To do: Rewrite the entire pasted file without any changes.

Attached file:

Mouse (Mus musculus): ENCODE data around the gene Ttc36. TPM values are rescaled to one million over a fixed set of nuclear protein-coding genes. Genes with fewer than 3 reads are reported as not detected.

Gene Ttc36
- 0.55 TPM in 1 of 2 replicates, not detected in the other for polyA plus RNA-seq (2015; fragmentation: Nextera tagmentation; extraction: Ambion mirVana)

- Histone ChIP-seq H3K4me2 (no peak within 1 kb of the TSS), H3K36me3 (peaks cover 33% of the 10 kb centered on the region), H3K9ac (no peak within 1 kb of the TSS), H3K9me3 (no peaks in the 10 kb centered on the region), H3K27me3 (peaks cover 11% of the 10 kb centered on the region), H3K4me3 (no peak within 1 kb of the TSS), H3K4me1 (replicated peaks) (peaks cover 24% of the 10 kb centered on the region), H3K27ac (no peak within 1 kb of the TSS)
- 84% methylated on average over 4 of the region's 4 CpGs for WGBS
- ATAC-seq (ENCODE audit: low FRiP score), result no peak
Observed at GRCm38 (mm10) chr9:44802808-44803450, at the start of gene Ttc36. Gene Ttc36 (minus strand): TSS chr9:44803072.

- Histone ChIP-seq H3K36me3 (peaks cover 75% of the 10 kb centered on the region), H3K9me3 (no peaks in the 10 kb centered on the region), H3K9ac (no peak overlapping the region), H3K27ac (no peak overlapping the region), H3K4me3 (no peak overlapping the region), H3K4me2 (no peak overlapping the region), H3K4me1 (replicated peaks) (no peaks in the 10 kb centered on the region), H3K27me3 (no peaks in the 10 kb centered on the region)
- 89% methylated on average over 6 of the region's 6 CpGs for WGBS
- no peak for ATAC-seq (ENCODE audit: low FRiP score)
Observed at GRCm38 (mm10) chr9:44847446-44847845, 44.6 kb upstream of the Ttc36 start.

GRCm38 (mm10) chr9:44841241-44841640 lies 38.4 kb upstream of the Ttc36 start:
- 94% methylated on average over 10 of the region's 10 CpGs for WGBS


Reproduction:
Mouse (Mus musculus): ENCODE data around the gene Ttc36. TPM values are rescaled to one million over a fixed set of nuclear protein-coding genes. Genes with fewer than 3 reads are reported as not detected.

Gene Ttc36
- 0.55 TPM in 1 of 2 replicates, not detected in the other for polyA plus RNA-seq (2015; fragmentation: Nextera tagmentation; extraction: Ambion mirVana)

- Histone ChIP-seq H3K4me2 (no peak within 1 kb of the TSS), H3K36me3 (peaks cover 33% of the 10 kb centered on the region), H3K9ac (no peak within 1 kb of the TSS), H3K9me3 (no peaks in the 10 kb centered on the region), H3K27me3 (peaks cover 11% of the 10 kb centered on the region), H3K4me3 (no peak within 1 kb of the TSS), H3K4me1 (replicated peaks) (peaks cover 24% of the 10 kb centered on the region), H3K27ac (no peak within 1 kb of the TSS)
- 84% methylated on average over 4 of the region's 4 CpGs for WGBS
- ATAC-seq (ENCODE audit: low FRiP score), result no peak
Observed at GRCm38 (mm10) chr9:44802808-44803450, at the start of gene Ttc36. Gene Ttc36 (minus strand): TSS chr9:44803072.

- Histone ChIP-seq H3K36me3 (peaks cover 75% of the 10 kb centered on the region), H3K9me3 (no peaks in the 10 kb centered on the region), H3K9ac (no peak overlapping the region), H3K27ac (no peak overlapping the region), H3K4me3 (no peak overlapping the region), H3K4me2 (no peak overlapping the region), H3K4me1 (replicated peaks) (no peaks in the 10 kb centered on the region), H3K27me3 (no peaks in the 10 kb centered on the region)
- 89% methylated on average over 6 of the region's 6 CpGs for WGBS
- no peak for ATAC-seq (ENCODE audit: low FRiP score)
Observed at GRCm38 (mm10) chr9:44847446-44847845, 44.6 kb upstream of the Ttc36 start.

GRCm38 (mm10) chr9:44841241-44841640 lies 38.4 kb upstream of the Ttc36 start:
- 94% methylated on average over 10 of the region's 10 CpGs for WGBS